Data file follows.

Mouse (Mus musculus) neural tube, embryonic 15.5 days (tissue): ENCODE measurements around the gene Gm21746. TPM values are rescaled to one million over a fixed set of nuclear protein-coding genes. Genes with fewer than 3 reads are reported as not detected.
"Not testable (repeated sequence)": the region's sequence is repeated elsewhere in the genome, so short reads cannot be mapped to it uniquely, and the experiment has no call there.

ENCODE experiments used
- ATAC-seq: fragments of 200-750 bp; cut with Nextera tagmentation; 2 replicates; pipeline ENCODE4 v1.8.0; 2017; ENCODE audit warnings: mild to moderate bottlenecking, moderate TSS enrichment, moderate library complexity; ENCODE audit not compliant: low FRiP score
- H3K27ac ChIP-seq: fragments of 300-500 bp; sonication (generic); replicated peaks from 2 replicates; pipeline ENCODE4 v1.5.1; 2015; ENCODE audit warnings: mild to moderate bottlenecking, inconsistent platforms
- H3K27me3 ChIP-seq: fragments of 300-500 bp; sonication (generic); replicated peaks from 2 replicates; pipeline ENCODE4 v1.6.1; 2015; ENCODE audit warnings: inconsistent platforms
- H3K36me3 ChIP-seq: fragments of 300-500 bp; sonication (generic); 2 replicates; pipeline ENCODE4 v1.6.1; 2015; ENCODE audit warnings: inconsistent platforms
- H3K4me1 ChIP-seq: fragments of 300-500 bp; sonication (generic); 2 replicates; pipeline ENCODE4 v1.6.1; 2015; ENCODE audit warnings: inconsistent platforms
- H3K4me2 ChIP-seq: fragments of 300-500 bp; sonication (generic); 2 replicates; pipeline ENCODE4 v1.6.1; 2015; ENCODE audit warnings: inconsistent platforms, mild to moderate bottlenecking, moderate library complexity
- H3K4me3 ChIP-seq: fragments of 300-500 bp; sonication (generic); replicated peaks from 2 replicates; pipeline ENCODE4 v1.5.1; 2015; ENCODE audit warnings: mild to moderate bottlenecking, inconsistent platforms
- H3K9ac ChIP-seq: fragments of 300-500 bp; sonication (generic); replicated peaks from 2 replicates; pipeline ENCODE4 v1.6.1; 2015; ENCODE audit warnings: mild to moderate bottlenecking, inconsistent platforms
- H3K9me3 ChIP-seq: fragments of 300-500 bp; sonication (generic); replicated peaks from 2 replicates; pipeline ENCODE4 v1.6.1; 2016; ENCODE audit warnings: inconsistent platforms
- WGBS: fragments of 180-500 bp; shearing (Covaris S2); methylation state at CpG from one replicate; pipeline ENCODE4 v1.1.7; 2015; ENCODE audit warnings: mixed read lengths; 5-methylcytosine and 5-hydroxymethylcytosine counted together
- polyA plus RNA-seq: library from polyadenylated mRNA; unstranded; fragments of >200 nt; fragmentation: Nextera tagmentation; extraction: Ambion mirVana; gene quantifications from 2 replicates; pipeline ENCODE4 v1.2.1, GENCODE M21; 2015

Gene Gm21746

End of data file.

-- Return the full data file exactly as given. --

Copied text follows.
Mouse (Mus musculus) neural tube, embryonic 15.5 days (tissue): ENCODE measurements around the gene Gm21746. TPM values are rescaled to one million over a fixed set of nuclear protein-coding genes. Genes with fewer than 3 reads are reported as not detected.
"Not testable (repeated sequence)": the region's sequence is repeated elsewhere in the genome, so short reads cannot be mapped to it uniquely, and the experiment has no call there.

ENCODE experiments used
- ATAC-seq: fragments of 200-750 bp; cut with Nextera tagmentation; 2 replicates; pipeline ENCODE4 v1.8.0; 2017; ENCODE audit warnings: mild to moderate bottlenecking, moderate TSS enrichment, moderate library complexity; ENCODE audit not compliant: low FRiP score
- H3K27ac ChIP-seq: fragments of 300-500 bp; sonication (generic); replicated peaks from 2 replicates; pipeline ENCODE4 v1.5.1; 2015; ENCODE audit warnings: mild to moderate bottlenecking, inconsistent platforms
- H3K27me3 ChIP-seq: fragments of 300-500 bp; sonication (generic); replicated peaks from 2 replicates; pipeline ENCODE4 v1.6.1; 2015; ENCODE audit warnings: inconsistent platforms
- H3K36me3 ChIP-seq: fragments of 300-500 bp; sonication (generic); 2 replicates; pipeline ENCODE4 v1.6.1; 2015; ENCODE audit warnings: inconsistent platforms
- H3K4me1 ChIP-seq: fragments of 300-500 bp; sonication (generic); 2 replicates; pipeline ENCODE4 v1.6.1; 2015; ENCODE audit warnings: inconsistent platforms
- H3K4me2 ChIP-seq: fragments of 300-500 bp; sonication (generic); 2 replicates; pipeline ENCODE4 v1.6.1; 2015; ENCODE audit warnings: inconsistent platforms, mild to moderate bottlenecking, moderate library complexity
- H3K4me3 ChIP-seq: fragments of 300-500 bp; sonication (generic); replicated peaks from 2 replicates; pipeline ENCODE4 v1.5.1; 2015; ENCODE audit warnings: mild to moderate bottlenecking, inconsistent platforms
- H3K9ac ChIP-seq: fragments of 300-500 bp; sonication (generic); replicated peaks from 2 replicates; pipeline ENCODE4 v1.6.1; 2015; ENCODE audit warnings: mild to moderate bottlenecking, inconsistent platforms
- H3K9me3 ChIP-seq: fragments of 300-500 bp; sonication (generic); replicated peaks from 2 replicates; pipeline ENCODE4 v1.6.1; 2016; ENCODE audit warnings: inconsistent platforms
- WGBS: fragments of 180-500 bp; shearing (Covaris S2); methylation state at CpG from one replicate; pipeline ENCODE4 v1.1.7; 2015; ENCODE audit warnings: mixed read lengths; 5-methylcytosine and 5-hydroxymethylcytosine counted together
- polyA plus RNA-seq: library from polyadenylated mRNA; unstranded; fragments of >200 nt; fragmentation: Nextera tagmentation; extraction: Ambion mirVana; gene quantifications from 2 replicates; pipeline ENCODE4 v1.2.1, GENCODE M21; 2015

Gene Gm21746